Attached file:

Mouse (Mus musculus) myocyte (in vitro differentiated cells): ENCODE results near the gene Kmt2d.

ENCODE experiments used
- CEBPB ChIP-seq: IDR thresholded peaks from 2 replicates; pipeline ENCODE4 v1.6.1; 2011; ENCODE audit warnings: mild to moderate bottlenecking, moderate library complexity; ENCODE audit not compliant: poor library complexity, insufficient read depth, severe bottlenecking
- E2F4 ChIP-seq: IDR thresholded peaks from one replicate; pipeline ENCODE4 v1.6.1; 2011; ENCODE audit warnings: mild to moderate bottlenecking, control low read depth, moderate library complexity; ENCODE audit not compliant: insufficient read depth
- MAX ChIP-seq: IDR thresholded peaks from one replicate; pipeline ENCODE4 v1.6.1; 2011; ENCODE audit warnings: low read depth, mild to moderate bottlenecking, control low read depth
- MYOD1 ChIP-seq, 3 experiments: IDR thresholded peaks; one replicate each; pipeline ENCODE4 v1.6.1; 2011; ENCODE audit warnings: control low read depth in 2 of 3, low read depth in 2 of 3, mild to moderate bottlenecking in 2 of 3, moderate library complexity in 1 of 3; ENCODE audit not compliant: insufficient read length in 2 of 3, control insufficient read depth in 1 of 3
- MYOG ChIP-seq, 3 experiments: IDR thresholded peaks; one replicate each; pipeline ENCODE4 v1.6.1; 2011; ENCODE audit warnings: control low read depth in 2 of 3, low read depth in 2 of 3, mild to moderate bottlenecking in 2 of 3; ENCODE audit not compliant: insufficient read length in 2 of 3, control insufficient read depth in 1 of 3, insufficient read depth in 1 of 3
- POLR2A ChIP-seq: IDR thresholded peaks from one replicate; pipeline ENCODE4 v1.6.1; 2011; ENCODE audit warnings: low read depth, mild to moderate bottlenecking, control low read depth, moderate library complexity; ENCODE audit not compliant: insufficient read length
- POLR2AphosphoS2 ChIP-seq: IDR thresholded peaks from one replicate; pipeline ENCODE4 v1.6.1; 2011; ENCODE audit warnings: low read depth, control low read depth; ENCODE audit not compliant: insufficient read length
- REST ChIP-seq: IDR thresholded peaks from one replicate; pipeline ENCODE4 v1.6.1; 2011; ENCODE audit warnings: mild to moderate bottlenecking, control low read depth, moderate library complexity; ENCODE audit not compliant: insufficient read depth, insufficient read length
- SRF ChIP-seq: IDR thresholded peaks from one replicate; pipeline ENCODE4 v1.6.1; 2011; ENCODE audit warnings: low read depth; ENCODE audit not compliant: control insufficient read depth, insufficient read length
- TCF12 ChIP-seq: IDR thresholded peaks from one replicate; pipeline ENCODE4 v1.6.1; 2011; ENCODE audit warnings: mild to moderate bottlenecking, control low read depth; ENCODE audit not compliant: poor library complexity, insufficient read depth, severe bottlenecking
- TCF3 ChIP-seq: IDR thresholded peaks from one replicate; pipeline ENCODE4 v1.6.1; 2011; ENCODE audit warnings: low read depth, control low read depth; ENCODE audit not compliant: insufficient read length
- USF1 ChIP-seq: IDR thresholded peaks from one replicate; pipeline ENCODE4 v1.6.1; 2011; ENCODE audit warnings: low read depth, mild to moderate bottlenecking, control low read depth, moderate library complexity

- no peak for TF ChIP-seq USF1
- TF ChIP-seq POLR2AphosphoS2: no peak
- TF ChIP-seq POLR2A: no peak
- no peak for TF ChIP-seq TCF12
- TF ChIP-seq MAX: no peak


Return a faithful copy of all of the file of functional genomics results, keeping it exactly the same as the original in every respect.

Mouse (Mus musculus) myocyte (in vitro differentiated cells): ENCODE results near the gene Kmt2d.

ENCODE experiments used
- CEBPB ChIP-seq: IDR thresholded peaks from 2 replicates; pipeline ENCODE4 v1.6.1; 2011; ENCODE audit warnings: mild to moderate bottlenecking, moderate library complexity; ENCODE audit not compliant: poor library complexity, insufficient read depth, severe bottlenecking
- E2F4 ChIP-seq: IDR thresholded peaks from one replicate; pipeline ENCODE4 v1.6.1; 2011; ENCODE audit warnings: mild to moderate bottlenecking, control low read depth, moderate library complexity; ENCODE audit not compliant: insufficient read depth
- MAX ChIP-seq: IDR thresholded peaks from one replicate; pipeline ENCODE4 v1.6.1; 2011; ENCODE audit warnings: low read depth, mild to moderate bottlenecking, control low read depth
- MYOD1 ChIP-seq, 3 experiments: IDR thresholded peaks; one replicate each; pipeline ENCODE4 v1.6.1; 2011; ENCODE audit warnings: control low read depth in 2 of 3, low read depth in 2 of 3, mild to moderate bottlenecking in 2 of 3, moderate library complexity in 1 of 3; ENCODE audit not compliant: insufficient read length in 2 of 3, control insufficient read depth in 1 of 3
- MYOG ChIP-seq, 3 experiments: IDR thresholded peaks; one replicate each; pipeline ENCODE4 v1.6.1; 2011; ENCODE audit warnings: control low read depth in 2 of 3, low read depth in 2 of 3, mild to moderate bottlenecking in 2 of 3; ENCODE audit not compliant: insufficient read length in 2 of 3, control insufficient read depth in 1 of 3, insufficient read depth in 1 of 3
- POLR2A ChIP-seq: IDR thresholded peaks from one replicate; pipeline ENCODE4 v1.6.1; 2011; ENCODE audit warnings: low read depth, mild to moderate bottlenecking, control low read depth, moderate library complexity; ENCODE audit not compliant: insufficient read length
- POLR2AphosphoS2 ChIP-seq: IDR thresholded peaks from one replicate; pipeline ENCODE4 v1.6.1; 2011; ENCODE audit warnings: low read depth, control low read depth; ENCODE audit not compliant: insufficient read length
- REST ChIP-seq: IDR thresholded peaks from one replicate; pipeline ENCODE4 v1.6.1; 2011; ENCODE audit warnings: mild to moderate bottlenecking, control low read depth, moderate library complexity; ENCODE audit not compliant: insufficient read depth, insufficient read length
- SRF ChIP-seq: IDR thresholded peaks from one replicate; pipeline ENCODE4 v1.6.1; 2011; ENCODE audit warnings: low read depth; ENCODE audit not compliant: control insufficient read depth, insufficient read length
- TCF12 ChIP-seq: IDR thresholded peaks from one replicate; pipeline ENCODE4 v1.6.1; 2011; ENCODE audit warnings: mild to moderate bottlenecking, control low read depth; ENCODE audit not compliant: poor library complexity, insufficient read depth, severe bottlenecking
- TCF3 ChIP-seq: IDR thresholded peaks from one replicate; pipeline ENCODE4 v1.6.1; 2011; ENCODE audit warnings: low read depth, control low read depth; ENCODE audit not compliant: insufficient read length
- USF1 ChIP-seq: IDR thresholded peaks from one replicate; pipeline ENCODE4 v1.6.1; 2011; ENCODE audit warnings: low read depth, mild to moderate bottlenecking, control low read depth, moderate library complexity

- no peak for TF ChIP-seq USF1
- TF ChIP-seq POLR2AphosphoS2: no peak
- TF ChIP-seq POLR2A: no peak
- no peak for TF ChIP-seq TCF12
- TF ChIP-seq MAX: no peak